“So, when I went to Northwestern, Dr. Hansen addressed all of the concerns and complications I had and she said, ‘Don’t worry. It’s your choice and we’re going to do whatever you want. We’re going to take good care of you. And kudos to you for getting your mammogram. It saved your life!’”
Because Betsy goes so regularly, the cancer was caught early on but the pathology of the tumor was “angry,” as she described it. Had she not been so adamant about scheduling and going so regularly, the aggressive nature of the cancer could have been far worse, and eventually spread to other parts of her body.
Betsy then saw Chicago-based plastic surgeon, Dr. Fine, who primarily works in breast reconstruction after cancer.
“He’s very calm, very reassuring and he has a big pink rhinestone cancer ribbon on his scrub jacket,” Betsy said. “He let us know we have lots of options and he said, ‘Let’s narrow it down and do what’s best for you and your husband.’”
Then, in November of 2013, Betsy had an eight and a half hour mastectomy and reconstructive surgery performed. Over the next year, she also had another six surgeries performed as part of the reconstruction.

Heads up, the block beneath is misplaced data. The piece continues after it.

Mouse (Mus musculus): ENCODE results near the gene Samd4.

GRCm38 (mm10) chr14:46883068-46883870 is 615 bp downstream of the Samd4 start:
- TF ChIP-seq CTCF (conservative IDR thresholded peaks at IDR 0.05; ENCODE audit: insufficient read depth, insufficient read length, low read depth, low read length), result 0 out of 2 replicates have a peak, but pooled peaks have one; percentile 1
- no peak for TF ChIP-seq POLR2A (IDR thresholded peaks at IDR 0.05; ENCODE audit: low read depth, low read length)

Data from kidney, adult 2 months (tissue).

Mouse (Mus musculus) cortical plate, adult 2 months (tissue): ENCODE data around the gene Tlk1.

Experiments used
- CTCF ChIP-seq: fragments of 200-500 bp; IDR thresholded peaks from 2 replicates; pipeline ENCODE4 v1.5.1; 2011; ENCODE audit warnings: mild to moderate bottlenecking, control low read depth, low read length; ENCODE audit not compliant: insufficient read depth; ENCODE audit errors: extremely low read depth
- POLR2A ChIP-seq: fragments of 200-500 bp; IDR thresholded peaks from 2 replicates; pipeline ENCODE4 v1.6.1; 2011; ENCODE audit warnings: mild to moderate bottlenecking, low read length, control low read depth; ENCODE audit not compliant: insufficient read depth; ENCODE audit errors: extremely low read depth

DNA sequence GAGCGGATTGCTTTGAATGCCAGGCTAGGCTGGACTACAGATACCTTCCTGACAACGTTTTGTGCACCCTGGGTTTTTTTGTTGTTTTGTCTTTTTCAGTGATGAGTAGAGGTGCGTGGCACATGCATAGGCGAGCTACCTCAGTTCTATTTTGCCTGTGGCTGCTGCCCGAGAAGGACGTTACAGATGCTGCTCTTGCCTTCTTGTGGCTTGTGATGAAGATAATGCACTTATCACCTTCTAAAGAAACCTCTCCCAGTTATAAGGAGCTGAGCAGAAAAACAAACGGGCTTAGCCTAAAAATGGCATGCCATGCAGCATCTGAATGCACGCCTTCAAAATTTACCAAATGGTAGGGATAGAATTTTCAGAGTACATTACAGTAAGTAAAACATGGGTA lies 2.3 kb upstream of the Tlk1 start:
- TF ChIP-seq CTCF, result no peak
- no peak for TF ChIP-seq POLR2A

“It was a lot but I felt very lucky. The reason that I chose the surgery was because I didn’t have to have chemo or radiation. I really didn’t want to have radiation so I chose the surgeries and every time that I would start feeling better I’d have another surgery. Finally, in October of 2014, I had my last surgery.”
About six months after her last surgery Betsy was still experiencing a lot of fatigue and emotion, and she still wasn’t quite herself. She attended a cancer survivor event as a vendor and decided to go and see the speaker at the event give her presentation.
“I had been through a lot,” she said. “Through that speaker, I found out that what I had been experiencing was very normal. Emotionally I had hit a wall. It takes a year to go through it and then a year to get through it, is what I was told. You put on your armor and do what you have to do to get through it, and then it kind of hits you six months or a year after.”
“When I went back up to Northwestern for my check-up they let me know that surgery was one of the hardest routes. You don’t think about it that way and I just wanted to get through it. I went to my internist here in town around the same time and it was a great day, I was feeling good. I went in and she says, ‘What’s going on with you?’ I said, ‘What are you talking about, I’m fine!’ So she starts questioning me and I had a total meltdown in her office, and she let me know that I had not yet handled my cancer.”